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‘Flowers For Moses Cemetery’: Community Fights Desecration Of African Cemetery

Above photo: Community shuts down entrance to the construction site. Margaret Flowers.

“This is the scene of a crime.”

Community members shut down construction of a self-storage facility being built on the site of an African cemetery.

Bethesda, MD – Tucked behind a McDonalds on River Road, a major thoroughfare in Bethesda, is a deep pit, the site of an African cemetery that is being desecrated to build a self-storage facility. For four years, members of the community and supporters, the Bethesda African Cemetery Coalition, have been fighting to stop the commercial project and create a museum instead to educate about the horrors that happened here.

Today, over 100 people converged at the construction site. They sang songs, held a ceremony to honor the dead whose bodies are being desecrated and placed flowers on the fence surrounding the construction site. Then they took to the street in front of the entrance to the site and shut it down.


We are at the site of the Moses African Cemetery in Bethesda Maryland where a developer is digging up and carrying away the remains to build a self storage facility.

Posted by Stop the Machine! Create a New World on Friday, September 4, 2020


Posted by Stop the Machine! Create a New World on Friday, September 4, 2020

Their fight is part of a nationwide tragedy. As National Geographic reports:

“Racism continues to haunt these final resting places. Unlike many predominantly white cemeteries, which were designed as garden spaces to honor both the dead and the living, Black cemeteries—like the communities they represented—were relegated to the periphery. In the generations since enslavement, many Black burial sites have been neglected by local officials or re-buried by development, leaving descendants unable to locate or visit their ancestors’ resting places.”

What is now Bethesda was once the site of four plantations, referred to as death camps by the coalition. When the Atlantic Slave Trade was stopped in the early 1800’s, the plantation owners switched from growing crops to industrial slave breeding. It is believed that the young African girls and women who were forced to have children to be sold as slaves are buried in the cemetery.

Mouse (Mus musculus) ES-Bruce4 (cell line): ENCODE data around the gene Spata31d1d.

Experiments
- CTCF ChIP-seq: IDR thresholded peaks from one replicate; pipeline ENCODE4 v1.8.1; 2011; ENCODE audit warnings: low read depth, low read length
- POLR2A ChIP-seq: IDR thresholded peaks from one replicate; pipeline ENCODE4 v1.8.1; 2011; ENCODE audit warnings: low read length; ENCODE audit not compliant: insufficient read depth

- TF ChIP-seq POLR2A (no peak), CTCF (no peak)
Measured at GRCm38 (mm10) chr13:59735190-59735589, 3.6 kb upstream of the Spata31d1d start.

When the enslaved people were freed, they built a thriving community of homes and businesses. But, over time, they were pushed out and a predominantly white suburb replaced them. Some members of the original African community still remain and remember playing in the cemetery as children.

In the 1960’s, the cemetery was bulldozed to build a tall apartment building and parking lot. In recent years, when community members learned this, they mobilized to ask the city to conduct an investigation of the area to find exactly where the cemetery was. Over the course of their campaign, they uncovered information about the history of the area. Now, they want a museum because what happened here is a blatant case of white supremacy and disregard for black lives. By learning this history, people can confront the facts and make changes to end it.

The city and county council rejected their requests and moved ahead with allowing a developer to start building the storage facility. When the digging started, the local government and developer refused to allow the community to bring in an archaeologist to examine the dirt for evidence of the cemetery. So, the community started gathering at the site two or three days a week to protest and document what was happening. They have photos of what look like grave stones, pieces of coffins and other funerary objects.

When the dump trucks stated coming and hauling away the dirt, the coalition followed them and discovered they were being dumped in a private landfill. They say hundreds of truckloads of soil have been removed and that the developer is hiding the evidence.

Early this week, the coalition delivered a letter to the county executive, Marc Elrich, outlining twenty examples of non-compliance with the plan requirements and requesting an immediate cessation of digging. They did not receive a response, so they mobilized today and shut the construction site down themselves.

Today, the desecration was stopped but it will restart next week. They will return and continue to demand that “Black lives matter in life and in death.” Read more at

“Were going to find good trouble today.” Song led by Dr. Karen Wilson AmaEchefu. Martha Allen.
Segun Adebayo who led the ceremony honoring the dead. M. Flowers.
Flowers placed along the construction fence. M. Flowers.
Blockading the construction site. M. Flowers.
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